AMS student politicians closed their year welcoming incoming AMS executives KMV and their team into AMS Assembly.
The ratification of commissioners, review of the student-run non-academic misconduct (NAM) system, and traditional transition Assembly took place at Sutherland Hall following the corporate general meeting (CGM) on Apr. 6.
Thomas Crawford, judicial affairs manager, submitted a verbal and written report on the conditions of NAM that are overseen by the AMS—particularly, level one and two violations of the student code of conduct.
“The main goal of this office is to investigate non-academic misconduct cases. What has happened over the years is the purview of this office has been decreased by school,” Crawford said to Assembly.
Peer-to-peer restorative justice was discussed as an important facet of the AMS’s involvement with the NAM system. Crawford said the purview and scope of the office have been limited due to jurisdictional changes of alleged violations.
“The amount of level one cases that happen usually happen outside of the judicial affairs office’s jurisdiction. Residence takes on all cases that happen within residence, athletics take on all cases that happen on sports teams, and the Student Conduct Office takes on any case that’s category two,” Crawford said.
The future of the Judicial Affairs Office (JAO) as it’s known is in “possible crisis,” according to Crawford. He said the office’s main goal is still to build students up and not punish them by looking at restorative options.
According to the results presented to Assembly, JAO processed four cases of non-academic misconduct in the 2022-23 school year. Of these, three cases were resolved, and one was pending investigation. The JAO found all students responsible for the alleged violations.
“Currently, we are the only voice in the [NAM] system and if it’s lost you lose that value and advocacy this office can give to students,” Crawford said.
In President Eric Sikich’s last report to Assembly, he outlined the work undertaken by staff in his portfolio.
The Marketing and Communications office has been working on re-branding and campaigns, with the Communications office working on newsletters and annual reports. The Secretariat’s Office was working on policy and a committee is being created on the conversation around AMS candidates running in slates.
“The past month has been busy working to continue or finalize some of the projects that I have been working on throughout the year, such as work on our Health and Dental plan accessibility, moving the MBA program to the SGPS, working to review issues arising from elections and more,” Sikich said at Assembly.
Vice-President (Operations) report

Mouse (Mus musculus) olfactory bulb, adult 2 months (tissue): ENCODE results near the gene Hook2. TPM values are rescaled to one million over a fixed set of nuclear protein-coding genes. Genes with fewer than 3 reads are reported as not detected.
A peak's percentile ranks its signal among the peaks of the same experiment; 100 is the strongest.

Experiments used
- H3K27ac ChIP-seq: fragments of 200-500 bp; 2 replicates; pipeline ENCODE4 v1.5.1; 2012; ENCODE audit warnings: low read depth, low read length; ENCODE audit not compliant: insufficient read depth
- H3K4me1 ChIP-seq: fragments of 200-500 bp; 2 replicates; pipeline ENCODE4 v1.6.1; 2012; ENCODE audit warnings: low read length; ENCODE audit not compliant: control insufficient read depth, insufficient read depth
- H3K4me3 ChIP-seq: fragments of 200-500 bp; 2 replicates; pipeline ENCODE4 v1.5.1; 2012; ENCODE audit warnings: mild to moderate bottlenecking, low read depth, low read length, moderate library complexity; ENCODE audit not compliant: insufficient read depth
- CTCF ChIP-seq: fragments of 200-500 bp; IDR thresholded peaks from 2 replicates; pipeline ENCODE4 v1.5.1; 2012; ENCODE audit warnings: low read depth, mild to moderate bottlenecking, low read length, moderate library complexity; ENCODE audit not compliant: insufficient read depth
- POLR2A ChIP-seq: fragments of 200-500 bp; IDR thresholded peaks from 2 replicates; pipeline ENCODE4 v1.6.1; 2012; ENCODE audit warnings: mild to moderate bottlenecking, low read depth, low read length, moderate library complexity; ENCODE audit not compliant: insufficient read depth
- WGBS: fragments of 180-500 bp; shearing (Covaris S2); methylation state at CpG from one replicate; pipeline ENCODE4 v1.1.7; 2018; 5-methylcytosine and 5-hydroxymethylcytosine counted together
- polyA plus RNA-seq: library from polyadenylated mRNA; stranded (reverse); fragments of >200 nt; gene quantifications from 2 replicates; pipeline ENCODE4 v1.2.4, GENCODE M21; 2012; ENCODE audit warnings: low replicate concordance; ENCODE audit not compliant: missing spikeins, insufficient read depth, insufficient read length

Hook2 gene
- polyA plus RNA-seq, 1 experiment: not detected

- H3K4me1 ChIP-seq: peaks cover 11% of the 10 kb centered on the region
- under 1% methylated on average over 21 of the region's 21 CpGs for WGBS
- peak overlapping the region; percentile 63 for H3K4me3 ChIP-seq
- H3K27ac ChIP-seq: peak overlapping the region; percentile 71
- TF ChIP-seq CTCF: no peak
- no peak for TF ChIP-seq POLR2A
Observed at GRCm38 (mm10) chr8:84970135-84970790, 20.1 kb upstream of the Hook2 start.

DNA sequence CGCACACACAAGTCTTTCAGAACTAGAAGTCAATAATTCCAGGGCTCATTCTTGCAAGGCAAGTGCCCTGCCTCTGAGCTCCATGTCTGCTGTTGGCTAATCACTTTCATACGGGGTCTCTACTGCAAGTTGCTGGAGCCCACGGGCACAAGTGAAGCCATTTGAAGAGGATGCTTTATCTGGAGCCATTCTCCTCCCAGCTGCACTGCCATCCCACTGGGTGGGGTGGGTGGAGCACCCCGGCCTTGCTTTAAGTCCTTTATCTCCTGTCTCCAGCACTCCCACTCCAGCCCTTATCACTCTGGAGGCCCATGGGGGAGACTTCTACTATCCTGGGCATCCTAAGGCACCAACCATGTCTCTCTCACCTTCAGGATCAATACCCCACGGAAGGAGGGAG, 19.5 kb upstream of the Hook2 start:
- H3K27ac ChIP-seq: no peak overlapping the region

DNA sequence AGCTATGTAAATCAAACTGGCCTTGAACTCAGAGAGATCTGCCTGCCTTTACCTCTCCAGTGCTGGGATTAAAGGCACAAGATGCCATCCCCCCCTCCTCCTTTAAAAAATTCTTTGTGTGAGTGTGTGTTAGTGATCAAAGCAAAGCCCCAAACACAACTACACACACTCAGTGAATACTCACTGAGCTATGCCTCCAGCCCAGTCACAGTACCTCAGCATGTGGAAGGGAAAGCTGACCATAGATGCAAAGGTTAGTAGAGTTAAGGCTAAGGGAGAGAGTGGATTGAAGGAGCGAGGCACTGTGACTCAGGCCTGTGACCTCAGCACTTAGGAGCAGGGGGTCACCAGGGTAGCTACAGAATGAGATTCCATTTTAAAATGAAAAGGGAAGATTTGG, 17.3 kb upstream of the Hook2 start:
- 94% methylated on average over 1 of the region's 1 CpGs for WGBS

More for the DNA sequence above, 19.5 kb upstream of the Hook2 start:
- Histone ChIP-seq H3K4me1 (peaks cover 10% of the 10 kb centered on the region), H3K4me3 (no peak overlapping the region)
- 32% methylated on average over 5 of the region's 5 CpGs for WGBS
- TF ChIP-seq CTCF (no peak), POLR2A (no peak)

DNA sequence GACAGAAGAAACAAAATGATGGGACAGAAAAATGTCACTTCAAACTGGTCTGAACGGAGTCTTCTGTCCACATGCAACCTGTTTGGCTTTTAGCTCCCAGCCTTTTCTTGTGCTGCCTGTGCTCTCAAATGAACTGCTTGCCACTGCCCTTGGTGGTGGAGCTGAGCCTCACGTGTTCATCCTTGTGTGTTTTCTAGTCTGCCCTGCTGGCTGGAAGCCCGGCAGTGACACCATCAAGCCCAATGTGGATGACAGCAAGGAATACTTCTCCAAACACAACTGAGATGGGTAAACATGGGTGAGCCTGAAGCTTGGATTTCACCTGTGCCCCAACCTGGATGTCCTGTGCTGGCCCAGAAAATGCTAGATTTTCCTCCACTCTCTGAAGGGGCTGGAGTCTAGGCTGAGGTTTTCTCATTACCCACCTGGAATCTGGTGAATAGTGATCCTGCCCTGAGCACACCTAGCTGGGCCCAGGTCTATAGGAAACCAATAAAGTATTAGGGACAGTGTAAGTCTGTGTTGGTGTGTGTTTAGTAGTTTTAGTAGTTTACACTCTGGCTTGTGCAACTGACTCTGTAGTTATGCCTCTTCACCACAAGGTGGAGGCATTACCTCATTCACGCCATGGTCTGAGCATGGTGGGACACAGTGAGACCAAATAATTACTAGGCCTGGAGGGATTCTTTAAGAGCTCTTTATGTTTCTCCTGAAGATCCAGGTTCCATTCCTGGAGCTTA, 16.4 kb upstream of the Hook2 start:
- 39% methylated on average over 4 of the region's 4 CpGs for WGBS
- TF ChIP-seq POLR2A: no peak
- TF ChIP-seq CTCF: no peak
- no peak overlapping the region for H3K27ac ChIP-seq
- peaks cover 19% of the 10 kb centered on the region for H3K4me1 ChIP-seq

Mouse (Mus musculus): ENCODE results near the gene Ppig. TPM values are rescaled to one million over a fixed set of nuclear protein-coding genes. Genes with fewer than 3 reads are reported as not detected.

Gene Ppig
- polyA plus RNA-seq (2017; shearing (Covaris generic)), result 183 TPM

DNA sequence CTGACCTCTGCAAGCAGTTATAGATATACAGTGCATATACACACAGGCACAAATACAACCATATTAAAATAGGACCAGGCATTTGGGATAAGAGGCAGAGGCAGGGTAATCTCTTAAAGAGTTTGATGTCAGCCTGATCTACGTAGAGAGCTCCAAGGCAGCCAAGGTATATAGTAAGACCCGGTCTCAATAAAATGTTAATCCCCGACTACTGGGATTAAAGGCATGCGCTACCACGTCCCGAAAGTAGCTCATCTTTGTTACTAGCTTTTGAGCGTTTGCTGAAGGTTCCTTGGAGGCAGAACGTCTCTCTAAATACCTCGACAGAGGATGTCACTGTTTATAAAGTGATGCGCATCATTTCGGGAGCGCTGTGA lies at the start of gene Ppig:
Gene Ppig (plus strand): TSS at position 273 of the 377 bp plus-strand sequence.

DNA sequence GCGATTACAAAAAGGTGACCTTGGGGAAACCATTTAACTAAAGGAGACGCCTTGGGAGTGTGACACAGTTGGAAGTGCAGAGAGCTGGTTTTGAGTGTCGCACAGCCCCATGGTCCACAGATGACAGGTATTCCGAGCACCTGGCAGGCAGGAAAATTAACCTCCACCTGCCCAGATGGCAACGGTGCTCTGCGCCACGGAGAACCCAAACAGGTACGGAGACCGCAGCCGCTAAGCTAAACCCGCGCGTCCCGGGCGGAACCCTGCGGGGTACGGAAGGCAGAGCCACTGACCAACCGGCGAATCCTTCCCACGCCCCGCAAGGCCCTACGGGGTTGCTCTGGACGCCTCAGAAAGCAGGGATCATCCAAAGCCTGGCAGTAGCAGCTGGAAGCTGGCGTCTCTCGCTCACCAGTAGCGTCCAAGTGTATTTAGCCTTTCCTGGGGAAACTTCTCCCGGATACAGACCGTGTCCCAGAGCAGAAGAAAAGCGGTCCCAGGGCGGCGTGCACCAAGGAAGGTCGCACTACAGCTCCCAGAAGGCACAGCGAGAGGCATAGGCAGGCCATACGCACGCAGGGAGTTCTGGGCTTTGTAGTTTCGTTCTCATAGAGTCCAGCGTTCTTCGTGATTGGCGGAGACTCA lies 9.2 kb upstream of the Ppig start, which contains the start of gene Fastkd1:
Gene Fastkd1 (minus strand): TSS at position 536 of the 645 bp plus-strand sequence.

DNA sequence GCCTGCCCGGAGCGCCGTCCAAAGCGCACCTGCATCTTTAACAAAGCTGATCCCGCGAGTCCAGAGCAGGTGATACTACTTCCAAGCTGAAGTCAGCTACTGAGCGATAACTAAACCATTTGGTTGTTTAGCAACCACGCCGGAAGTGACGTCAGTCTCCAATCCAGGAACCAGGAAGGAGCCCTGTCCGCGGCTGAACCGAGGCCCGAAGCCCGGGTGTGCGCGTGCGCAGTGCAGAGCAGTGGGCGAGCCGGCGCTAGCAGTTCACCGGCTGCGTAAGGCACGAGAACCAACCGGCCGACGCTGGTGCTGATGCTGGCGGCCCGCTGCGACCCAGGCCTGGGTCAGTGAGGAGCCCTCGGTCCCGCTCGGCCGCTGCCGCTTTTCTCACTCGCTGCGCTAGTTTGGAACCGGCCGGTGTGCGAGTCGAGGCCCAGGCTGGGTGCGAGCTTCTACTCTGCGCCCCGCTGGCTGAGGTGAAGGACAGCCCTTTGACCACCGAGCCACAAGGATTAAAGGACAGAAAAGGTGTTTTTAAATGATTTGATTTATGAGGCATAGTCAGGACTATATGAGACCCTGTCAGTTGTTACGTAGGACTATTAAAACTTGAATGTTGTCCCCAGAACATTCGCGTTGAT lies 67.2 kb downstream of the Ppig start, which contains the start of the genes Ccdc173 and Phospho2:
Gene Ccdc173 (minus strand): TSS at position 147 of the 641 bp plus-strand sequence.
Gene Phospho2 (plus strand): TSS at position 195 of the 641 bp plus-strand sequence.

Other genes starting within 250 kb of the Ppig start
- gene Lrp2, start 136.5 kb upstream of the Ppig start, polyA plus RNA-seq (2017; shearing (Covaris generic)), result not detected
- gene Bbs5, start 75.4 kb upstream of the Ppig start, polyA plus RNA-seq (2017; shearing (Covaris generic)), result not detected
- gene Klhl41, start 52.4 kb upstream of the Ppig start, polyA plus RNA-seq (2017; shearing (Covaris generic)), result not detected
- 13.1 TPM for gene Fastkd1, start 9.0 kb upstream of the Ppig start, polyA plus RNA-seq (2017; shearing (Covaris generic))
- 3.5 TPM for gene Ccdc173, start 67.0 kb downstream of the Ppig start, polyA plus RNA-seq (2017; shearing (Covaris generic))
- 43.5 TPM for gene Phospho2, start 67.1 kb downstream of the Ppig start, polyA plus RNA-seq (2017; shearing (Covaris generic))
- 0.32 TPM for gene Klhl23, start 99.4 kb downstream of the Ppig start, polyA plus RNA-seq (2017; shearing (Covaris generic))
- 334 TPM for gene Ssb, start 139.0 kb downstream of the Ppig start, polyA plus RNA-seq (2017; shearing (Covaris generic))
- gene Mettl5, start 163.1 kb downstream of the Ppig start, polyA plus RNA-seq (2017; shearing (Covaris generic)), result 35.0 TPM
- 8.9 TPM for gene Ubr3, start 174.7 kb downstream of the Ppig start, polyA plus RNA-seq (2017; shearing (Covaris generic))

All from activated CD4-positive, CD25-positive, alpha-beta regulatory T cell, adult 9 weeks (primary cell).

Tina Hu, vice-president (operations), shared the many successes of AMS service managers over the course of the year. She personally addressed each manager, highlighting their notable accomplishments in her address.
Hu announced the AMS is working with a third-party company to expand the menstrual product facility initiative.
“I’m collaborating with student affairs to streamline communications regarding menstrual product accessibility as more dispensers are being installed across campus,” Hu said.
Vice-President (Student Affairs) report
Reading Vice-President (Student Affairs) Callum Robertson’s report, Sikich congratulated all AMS commissioners on their “dedication, passion, and commitment to serving students this year.”
Sikich emphasized the expansion of the Commission of Campus Affairs and Commission of Environmental Sustainability to include new assistant manager positions.
“These new positions are just one signifier of the expansion plans we have for each Commission, where we hope to see new advocacy and events being run in future years,” Sikich said.
All eight new commissioners were ratified by the outgoing AMS assembly members.
Incoming Commissioner of External Affairs Julian Mollot-Hill told Assembly he is “really excited to make an impact.”
Dreyden George, incoming Commissioner of Clubs, wants to increase the interaction the commission has with each club at Queen’s, particularly clubs involved in equity work on campus.
Starting her AMS career as the Social Issues Commissioner (External), Khadija Farooq’s interest in social issues stems from her own lived experiences. She is hoping to create a “synergistic set of initiatives” for next year.
Incoming Social Issues Commissioner (Internal) Ruth Osunde told Assembly the AMS “has a lot of work to do addressing equity internally.”
In her new role, Osunde will focus on anti-oppression training for AMS contributors at all levels and improving transparency with the student body.
Callum Fraser, the incoming commissioner of campus affairs, is committed to streamlining the event sanctioning process for campus clubs.
Bringing experience in environmental advocacy, Ryan Kuhar is the incoming commissioner of environmental sustainability. Kuhar hopes to centralize environmental initiatives within the AMS.
Incoming Secretary of Internal Affairs Alysha Ahmad believes her experience as an AMS policy analyst will assist her in stepping into her new role.
Calder Bryson, the incoming chief electoral officer, wants to make AMS elections more accessible and convenient for students.
AMS Assembly, KMV, non-academic misconduct, Team ETC, transition
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